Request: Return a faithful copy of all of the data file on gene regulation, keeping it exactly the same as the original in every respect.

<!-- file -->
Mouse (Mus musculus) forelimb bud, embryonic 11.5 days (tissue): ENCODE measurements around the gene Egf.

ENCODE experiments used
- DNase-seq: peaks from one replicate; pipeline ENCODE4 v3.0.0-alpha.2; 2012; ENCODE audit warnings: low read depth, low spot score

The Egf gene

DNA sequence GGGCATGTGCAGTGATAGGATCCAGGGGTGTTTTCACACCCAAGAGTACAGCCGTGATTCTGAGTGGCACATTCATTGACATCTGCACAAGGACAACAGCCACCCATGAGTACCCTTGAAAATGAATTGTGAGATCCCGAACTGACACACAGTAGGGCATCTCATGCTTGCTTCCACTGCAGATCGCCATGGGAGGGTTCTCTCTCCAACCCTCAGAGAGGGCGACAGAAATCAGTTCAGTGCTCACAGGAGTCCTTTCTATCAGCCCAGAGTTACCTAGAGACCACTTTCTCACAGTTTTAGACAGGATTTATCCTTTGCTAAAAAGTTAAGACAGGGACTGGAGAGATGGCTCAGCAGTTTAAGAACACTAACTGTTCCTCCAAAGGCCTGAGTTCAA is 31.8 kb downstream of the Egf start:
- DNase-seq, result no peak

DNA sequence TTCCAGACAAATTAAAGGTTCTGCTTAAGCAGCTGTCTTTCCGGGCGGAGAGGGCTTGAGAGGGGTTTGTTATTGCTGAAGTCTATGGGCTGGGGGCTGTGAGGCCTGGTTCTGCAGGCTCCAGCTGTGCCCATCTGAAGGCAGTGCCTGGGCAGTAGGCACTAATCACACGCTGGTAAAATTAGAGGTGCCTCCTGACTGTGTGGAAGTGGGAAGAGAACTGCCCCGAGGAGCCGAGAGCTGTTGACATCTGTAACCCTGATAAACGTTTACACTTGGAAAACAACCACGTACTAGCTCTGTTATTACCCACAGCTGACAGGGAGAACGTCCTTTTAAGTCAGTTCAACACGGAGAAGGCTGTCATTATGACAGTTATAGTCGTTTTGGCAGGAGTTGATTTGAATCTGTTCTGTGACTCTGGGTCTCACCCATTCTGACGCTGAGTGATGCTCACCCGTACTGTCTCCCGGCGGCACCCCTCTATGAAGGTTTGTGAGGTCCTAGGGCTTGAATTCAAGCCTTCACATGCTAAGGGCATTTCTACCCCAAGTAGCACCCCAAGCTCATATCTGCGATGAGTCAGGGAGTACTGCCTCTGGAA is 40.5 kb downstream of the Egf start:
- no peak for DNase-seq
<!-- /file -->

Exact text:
Mouse (Mus musculus) forelimb bud, embryonic 11.5 days (tissue): ENCODE measurements around the gene Egf.

ENCODE experiments used
- DNase-seq: peaks from one replicate; pipeline ENCODE4 v3.0.0-alpha.2; 2012; ENCODE audit warnings: low read depth, low spot score

The Egf gene

DNA sequence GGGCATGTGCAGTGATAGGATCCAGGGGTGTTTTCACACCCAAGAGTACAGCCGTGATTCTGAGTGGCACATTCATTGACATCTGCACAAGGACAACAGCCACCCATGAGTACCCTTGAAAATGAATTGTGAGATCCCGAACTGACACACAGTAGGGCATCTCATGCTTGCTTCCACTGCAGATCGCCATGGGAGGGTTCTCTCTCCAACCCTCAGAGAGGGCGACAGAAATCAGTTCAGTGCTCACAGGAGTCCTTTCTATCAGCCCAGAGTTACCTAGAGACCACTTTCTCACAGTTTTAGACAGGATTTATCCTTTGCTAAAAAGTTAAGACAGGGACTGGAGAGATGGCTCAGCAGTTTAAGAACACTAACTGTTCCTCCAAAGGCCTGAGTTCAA is 31.8 kb downstream of the Egf start:
- DNase-seq, result no peak

DNA sequence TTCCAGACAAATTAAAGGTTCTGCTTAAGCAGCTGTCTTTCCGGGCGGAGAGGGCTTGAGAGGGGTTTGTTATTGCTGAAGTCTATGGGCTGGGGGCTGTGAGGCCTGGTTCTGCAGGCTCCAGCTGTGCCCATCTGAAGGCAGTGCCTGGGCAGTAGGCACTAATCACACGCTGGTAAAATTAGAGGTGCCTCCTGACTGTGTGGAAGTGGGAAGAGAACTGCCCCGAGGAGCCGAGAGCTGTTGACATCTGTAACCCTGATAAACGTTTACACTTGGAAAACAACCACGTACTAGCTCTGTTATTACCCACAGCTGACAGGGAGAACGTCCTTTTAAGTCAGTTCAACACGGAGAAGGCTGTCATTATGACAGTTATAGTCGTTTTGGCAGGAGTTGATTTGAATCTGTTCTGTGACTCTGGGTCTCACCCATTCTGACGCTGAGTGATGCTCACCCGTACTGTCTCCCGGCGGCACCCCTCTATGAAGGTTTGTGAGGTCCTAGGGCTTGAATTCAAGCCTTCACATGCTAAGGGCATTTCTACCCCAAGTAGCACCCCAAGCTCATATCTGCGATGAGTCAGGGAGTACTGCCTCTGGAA is 40.5 kb downstream of the Egf start:
- no peak for DNase-seq